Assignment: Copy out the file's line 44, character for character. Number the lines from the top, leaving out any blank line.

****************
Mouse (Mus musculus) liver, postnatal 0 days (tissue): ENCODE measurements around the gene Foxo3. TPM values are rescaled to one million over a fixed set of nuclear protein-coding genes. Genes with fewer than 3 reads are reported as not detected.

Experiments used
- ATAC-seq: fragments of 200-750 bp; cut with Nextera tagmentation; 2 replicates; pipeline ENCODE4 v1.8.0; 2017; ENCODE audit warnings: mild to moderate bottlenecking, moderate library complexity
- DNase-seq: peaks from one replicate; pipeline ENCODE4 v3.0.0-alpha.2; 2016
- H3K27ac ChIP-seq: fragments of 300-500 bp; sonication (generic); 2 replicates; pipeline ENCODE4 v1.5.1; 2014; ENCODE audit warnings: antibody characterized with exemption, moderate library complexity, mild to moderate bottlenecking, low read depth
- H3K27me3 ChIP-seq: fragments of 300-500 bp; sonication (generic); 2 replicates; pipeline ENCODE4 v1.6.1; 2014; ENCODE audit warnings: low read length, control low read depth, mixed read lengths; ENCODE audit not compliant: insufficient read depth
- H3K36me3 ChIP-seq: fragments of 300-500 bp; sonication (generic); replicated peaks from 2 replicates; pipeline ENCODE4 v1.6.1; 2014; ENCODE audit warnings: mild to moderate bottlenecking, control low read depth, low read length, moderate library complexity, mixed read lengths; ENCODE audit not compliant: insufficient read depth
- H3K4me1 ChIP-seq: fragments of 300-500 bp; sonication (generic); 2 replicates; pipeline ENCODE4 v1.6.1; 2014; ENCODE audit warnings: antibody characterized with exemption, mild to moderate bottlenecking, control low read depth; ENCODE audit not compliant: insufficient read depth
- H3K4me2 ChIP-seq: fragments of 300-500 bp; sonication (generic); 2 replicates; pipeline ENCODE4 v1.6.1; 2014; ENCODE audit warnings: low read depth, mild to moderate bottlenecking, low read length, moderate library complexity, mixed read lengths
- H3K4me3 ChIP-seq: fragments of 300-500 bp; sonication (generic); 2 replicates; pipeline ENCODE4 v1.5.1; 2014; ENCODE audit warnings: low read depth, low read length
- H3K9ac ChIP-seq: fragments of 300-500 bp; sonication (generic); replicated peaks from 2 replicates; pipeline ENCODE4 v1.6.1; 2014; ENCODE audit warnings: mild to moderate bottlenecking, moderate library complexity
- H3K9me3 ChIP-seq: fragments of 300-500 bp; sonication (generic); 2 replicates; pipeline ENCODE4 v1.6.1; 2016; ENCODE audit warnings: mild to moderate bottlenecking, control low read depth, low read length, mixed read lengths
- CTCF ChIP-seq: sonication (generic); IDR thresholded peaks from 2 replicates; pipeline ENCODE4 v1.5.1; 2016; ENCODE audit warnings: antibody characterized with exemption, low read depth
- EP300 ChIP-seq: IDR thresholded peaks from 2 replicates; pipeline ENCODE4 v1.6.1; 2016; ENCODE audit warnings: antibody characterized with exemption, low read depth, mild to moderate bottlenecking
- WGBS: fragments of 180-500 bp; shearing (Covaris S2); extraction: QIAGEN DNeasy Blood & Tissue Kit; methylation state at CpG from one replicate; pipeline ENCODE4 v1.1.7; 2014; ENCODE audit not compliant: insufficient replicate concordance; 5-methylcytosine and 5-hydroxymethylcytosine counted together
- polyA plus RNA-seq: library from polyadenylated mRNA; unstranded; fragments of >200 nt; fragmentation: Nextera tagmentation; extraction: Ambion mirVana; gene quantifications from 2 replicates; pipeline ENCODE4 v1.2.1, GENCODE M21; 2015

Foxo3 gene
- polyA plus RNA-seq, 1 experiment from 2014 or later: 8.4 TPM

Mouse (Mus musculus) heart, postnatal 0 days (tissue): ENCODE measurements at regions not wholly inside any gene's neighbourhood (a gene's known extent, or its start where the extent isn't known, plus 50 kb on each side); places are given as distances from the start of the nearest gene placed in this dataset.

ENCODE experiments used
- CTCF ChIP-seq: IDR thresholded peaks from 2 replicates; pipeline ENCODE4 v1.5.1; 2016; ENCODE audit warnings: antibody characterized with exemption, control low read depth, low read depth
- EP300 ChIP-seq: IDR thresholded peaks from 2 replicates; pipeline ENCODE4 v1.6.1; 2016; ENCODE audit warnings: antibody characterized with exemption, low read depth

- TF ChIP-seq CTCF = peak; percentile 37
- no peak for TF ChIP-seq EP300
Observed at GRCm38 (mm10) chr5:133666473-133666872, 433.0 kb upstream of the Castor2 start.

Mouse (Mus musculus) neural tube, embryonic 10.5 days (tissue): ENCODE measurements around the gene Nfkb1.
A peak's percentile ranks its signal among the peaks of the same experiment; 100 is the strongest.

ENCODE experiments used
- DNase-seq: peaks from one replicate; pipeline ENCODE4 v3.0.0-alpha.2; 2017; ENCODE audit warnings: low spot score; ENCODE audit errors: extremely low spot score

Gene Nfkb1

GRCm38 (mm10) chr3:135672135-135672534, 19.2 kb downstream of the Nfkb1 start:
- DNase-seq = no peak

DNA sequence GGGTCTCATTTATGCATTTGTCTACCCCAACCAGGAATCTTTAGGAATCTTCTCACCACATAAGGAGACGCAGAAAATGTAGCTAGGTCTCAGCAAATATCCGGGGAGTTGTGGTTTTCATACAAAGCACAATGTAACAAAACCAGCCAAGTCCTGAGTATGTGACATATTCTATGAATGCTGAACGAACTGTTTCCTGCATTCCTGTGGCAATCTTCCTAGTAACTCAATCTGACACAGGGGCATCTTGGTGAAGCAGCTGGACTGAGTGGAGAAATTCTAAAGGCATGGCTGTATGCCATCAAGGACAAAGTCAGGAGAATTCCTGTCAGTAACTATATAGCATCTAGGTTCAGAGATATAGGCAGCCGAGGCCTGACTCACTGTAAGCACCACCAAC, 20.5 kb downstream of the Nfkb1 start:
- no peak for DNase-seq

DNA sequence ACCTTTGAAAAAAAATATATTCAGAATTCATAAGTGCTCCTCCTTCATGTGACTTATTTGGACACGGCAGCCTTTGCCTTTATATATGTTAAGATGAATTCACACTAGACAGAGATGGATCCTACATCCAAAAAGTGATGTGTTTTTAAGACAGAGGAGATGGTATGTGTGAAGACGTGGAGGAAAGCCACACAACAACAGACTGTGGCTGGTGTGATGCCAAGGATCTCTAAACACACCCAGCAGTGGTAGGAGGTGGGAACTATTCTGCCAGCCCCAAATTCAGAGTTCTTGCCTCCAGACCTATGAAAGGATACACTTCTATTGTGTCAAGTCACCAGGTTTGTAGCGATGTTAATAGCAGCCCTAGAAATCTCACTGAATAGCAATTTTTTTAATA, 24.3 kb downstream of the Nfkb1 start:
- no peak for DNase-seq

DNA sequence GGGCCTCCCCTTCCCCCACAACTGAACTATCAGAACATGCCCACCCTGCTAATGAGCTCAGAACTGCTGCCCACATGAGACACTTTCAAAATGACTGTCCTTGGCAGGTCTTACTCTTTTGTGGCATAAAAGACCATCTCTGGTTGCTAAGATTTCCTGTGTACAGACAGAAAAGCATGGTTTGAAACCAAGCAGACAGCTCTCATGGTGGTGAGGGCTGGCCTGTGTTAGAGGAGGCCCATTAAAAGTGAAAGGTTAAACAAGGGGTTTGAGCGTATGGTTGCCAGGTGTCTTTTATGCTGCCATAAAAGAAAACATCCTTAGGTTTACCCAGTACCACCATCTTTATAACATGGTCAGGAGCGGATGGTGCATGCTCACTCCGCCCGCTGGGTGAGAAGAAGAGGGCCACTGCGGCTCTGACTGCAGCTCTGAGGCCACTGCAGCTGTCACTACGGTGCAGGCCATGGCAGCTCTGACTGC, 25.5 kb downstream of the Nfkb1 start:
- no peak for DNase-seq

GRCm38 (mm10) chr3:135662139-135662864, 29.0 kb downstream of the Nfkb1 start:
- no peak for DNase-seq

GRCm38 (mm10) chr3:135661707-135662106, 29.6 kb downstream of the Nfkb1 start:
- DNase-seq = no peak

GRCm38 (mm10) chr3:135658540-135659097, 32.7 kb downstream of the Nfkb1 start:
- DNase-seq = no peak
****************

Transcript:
- DNase-seq = no peak